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Raspberry Pi Tutorials

Troubleshooting a Raspberry Pi HDMI/VGA Adapter

Troubleshooting a Raspberry Pi HDMI/VGA Adapter

While your monitor should be able to communicate its' abilities to your Raspberry Pi, there are times that the 'standard' that an old monitor uses is not recognised by the Pi. This is especially true with old VGA monitors for which you need to use an HDMI/VGA adaptor like the one available from The Pi Hut.  The Pi tries its best, but sometimes you have to intervene and make some manual changes. Of course, if your Pi is not displaying the image correctly, how are you going to make those changes. Fortunately, the boot partition on your SD card (assuming you...

config.txt HDMI Raspberry Pi VGA

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What is actually on your Raspberry Pi SD Card?

Have you ever wondered what is actually on your Raspberry Pi SD card? Take a look by opening the command line and running the following: cd /ls -la On the standard Raspbian SD card you will see something like the following: total 112drwxr-xr-x  25 root root  4096 Mar 23 17:36 .drwxr-xr-x  25 root root  4096 Mar 23 17:36 ..drwxr-xr-x   2 root root  4096 Mar 23 15:33 bindrwxr-xr-x   4 root root 16384 Jan  1  1970 bootdrwxr-xr-x  13 root root  3440 Jun 15 22:31 devdrwxr-xr-x 119 root root  4096 May 10 15:48 etcdrwxr-xr-x   3 root root  4096 Dec 21...

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Turning on an LED with your Raspberry Pi's GPIO Pins

Turning on an LED with your Raspberry Pi's GPIO Pins

One of the biggest selling points of the Raspberry Pi is its GPIO, or General Purpose Input/Output ports.  They are the little pins sticking out of the circuit board and allow you to plug various devices into your Pi.  With a little programming, you can then control them or detect what they are doing. In this tutorial I am going to show you how to light an LED.  In addition to your Raspberry Pi running Raspbian, what you will need is: A Breadboard An LED A 330 ohm resistor Two Male-Female jumper wires You can get all these, and more, in the...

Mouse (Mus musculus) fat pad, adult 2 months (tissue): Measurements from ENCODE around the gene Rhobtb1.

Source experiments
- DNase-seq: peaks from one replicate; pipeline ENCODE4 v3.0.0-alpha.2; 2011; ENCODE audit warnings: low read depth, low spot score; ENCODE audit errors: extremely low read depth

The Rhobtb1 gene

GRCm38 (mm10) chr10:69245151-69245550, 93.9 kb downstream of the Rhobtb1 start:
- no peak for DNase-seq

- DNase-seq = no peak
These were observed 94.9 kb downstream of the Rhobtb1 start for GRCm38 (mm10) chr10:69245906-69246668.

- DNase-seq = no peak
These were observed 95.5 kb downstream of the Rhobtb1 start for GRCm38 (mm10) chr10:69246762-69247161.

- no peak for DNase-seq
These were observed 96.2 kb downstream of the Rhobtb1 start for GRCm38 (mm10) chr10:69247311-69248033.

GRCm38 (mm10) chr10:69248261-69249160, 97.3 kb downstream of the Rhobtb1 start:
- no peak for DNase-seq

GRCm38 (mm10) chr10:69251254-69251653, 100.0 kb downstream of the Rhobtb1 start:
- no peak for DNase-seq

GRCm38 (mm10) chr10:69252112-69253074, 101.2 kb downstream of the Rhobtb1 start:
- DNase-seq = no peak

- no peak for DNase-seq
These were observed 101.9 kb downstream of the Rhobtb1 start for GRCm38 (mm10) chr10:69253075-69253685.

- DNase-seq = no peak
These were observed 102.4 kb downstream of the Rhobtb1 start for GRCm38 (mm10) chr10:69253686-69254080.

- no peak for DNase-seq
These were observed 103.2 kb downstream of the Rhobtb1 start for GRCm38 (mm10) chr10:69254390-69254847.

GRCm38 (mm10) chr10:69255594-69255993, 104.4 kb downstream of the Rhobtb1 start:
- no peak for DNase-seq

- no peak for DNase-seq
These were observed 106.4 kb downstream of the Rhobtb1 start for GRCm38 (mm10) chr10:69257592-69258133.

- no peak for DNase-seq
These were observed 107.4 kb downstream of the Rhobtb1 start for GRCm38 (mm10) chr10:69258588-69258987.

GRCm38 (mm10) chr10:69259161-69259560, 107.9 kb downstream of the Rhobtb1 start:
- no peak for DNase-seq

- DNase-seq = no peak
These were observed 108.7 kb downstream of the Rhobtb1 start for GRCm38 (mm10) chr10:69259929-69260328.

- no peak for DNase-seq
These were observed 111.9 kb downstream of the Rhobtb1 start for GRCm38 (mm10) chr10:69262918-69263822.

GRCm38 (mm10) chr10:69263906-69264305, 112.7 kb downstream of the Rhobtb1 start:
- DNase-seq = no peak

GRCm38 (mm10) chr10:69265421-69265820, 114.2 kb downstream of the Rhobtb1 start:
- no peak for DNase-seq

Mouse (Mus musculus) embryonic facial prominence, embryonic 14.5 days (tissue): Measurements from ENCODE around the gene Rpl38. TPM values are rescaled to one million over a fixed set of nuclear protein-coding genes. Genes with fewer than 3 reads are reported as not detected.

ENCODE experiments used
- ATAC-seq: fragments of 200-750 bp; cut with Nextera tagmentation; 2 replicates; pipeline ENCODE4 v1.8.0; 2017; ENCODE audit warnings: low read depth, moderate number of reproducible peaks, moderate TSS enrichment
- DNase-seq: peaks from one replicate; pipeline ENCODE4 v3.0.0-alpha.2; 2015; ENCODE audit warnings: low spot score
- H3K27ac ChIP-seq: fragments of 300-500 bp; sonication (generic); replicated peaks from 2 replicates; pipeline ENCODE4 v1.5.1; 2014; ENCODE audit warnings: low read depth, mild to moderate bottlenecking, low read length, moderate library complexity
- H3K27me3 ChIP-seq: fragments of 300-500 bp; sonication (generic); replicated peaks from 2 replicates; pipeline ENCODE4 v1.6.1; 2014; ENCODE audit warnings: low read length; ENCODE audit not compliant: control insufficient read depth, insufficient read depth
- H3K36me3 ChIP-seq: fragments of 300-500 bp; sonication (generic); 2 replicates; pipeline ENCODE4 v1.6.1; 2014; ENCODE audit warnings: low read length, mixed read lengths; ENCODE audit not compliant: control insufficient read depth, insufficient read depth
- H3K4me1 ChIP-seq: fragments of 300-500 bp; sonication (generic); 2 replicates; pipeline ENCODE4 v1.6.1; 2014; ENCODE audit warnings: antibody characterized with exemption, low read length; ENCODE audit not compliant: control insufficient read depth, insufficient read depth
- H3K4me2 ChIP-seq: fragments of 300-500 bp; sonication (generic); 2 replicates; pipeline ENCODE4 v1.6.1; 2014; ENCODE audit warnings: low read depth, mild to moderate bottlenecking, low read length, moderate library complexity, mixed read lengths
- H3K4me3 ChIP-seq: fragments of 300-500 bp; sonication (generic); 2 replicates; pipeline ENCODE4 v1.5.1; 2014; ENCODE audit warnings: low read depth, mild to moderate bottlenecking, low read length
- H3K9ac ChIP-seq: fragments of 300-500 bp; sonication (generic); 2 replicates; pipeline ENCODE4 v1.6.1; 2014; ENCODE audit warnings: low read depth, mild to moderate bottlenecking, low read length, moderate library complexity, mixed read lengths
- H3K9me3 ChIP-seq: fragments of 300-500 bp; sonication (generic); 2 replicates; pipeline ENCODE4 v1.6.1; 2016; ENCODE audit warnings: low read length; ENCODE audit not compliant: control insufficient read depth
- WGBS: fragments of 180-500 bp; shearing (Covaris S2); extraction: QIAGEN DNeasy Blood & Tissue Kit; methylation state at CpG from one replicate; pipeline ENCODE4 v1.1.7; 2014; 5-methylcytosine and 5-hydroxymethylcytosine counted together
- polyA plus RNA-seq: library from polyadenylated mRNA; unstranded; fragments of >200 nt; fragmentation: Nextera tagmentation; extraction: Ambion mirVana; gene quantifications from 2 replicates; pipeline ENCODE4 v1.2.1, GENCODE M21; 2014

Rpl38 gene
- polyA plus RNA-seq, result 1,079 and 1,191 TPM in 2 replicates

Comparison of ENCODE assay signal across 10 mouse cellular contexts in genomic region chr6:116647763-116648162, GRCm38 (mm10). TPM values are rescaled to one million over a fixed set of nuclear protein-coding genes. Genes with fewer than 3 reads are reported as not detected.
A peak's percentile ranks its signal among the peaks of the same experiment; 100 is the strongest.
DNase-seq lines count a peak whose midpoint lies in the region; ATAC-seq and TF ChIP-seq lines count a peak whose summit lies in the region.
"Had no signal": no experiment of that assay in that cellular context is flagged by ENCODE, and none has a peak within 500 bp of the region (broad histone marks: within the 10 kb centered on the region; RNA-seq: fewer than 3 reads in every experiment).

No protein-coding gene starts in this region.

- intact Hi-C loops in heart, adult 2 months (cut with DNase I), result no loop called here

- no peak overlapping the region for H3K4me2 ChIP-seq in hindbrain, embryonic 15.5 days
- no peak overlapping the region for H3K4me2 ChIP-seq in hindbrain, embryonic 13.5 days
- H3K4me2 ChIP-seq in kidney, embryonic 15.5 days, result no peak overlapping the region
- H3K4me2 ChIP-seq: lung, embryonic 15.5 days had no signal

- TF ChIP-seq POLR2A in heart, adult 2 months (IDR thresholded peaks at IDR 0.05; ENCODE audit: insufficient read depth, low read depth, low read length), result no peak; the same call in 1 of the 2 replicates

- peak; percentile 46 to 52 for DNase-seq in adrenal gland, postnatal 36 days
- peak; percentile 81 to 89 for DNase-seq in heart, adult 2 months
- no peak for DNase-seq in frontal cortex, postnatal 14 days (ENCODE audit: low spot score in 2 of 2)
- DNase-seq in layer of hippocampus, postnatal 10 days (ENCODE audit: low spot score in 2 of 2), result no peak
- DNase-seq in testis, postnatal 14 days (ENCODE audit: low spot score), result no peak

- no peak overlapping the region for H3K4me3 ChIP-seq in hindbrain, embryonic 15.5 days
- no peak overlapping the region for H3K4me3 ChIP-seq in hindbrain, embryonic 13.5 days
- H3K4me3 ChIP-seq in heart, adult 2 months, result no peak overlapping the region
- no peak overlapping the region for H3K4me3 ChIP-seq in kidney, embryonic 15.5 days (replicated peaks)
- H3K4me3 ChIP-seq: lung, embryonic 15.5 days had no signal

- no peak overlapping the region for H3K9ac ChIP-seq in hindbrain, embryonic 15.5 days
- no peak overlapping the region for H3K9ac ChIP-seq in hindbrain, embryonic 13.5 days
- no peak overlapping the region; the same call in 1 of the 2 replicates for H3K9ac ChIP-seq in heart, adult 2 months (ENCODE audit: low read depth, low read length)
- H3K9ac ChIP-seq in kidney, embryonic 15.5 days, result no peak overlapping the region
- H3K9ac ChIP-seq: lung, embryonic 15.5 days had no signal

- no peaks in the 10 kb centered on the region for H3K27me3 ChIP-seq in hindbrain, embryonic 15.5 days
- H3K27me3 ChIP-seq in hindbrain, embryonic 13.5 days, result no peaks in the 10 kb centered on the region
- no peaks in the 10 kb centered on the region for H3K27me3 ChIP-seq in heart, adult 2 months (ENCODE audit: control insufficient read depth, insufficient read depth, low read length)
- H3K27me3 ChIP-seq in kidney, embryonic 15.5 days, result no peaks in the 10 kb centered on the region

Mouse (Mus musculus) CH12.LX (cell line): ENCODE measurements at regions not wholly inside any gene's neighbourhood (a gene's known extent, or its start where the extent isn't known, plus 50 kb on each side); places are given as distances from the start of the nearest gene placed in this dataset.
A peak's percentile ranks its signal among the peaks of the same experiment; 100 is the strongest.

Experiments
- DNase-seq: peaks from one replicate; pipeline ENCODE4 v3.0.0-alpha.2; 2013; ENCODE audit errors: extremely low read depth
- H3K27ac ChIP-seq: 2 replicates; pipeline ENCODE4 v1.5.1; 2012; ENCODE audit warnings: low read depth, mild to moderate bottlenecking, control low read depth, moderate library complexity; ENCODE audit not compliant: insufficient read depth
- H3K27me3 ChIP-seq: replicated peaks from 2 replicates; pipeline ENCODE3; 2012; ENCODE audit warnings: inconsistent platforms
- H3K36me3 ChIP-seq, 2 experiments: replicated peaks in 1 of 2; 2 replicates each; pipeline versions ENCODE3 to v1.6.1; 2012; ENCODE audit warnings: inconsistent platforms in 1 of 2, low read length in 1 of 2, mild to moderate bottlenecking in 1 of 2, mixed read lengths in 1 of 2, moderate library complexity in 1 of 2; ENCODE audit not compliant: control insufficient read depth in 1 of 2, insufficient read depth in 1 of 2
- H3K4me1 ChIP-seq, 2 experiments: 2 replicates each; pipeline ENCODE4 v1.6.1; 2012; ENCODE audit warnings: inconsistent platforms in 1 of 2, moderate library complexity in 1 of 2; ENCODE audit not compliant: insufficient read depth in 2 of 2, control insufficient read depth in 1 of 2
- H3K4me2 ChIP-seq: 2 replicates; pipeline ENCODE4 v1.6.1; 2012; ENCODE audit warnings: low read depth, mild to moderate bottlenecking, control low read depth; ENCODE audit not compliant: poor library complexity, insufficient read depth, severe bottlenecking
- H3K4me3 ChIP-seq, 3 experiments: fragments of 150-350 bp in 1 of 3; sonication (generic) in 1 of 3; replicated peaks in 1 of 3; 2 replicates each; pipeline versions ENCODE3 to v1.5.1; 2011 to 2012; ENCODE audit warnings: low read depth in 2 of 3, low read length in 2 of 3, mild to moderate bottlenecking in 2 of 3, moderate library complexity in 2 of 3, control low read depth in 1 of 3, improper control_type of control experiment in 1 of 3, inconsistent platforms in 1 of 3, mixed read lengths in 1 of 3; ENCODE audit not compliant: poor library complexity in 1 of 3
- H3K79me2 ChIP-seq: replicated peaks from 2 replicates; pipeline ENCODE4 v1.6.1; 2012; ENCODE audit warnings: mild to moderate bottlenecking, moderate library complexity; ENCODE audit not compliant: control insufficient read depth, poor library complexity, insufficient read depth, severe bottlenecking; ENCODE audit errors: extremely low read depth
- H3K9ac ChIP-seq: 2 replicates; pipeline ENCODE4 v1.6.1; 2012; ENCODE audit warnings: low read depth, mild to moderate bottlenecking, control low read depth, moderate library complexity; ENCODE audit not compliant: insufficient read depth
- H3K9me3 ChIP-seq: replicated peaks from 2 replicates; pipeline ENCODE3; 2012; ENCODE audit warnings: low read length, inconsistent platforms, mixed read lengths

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Renaming your Raspberry Pi - the 'hostname'

If, like me, you have more than one Raspberry Pi on your network, then it is a good idea to give each one a unique name.  If you use Raspbian, then that name is 'raspberrypi' by default.  It is really easy to change that name to (almost) whatever you like.  This name is known as the 'hostname'. First, log onto your Pi and open a terminal window.  Your Pi's name is in a file called 'hostname' in the /etc directory.  Edit that file as superuser with: sudo nano /etc/hostname This file contains only one line - the name of your Pi....

Operating System Raspberry Pi Raspbian

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Connecting to Network Storage at Boot

In my last tutorial I told you how you can access a network drive from your Raspberry Pi, but when you turn off your Pi, that network drive would disappear.  What about if you want to be able to access that network drive every time your Pi is turned on?  Of course, that is possible.  I am assuming that your Network Attached Storage (or NAS) is Linux-based, or is sharing NFS storage.  Most are - all three of my NAS drives, all from different manufacturers, are Linux-based. In the Linux world, the task of connecting to a network drive is known...

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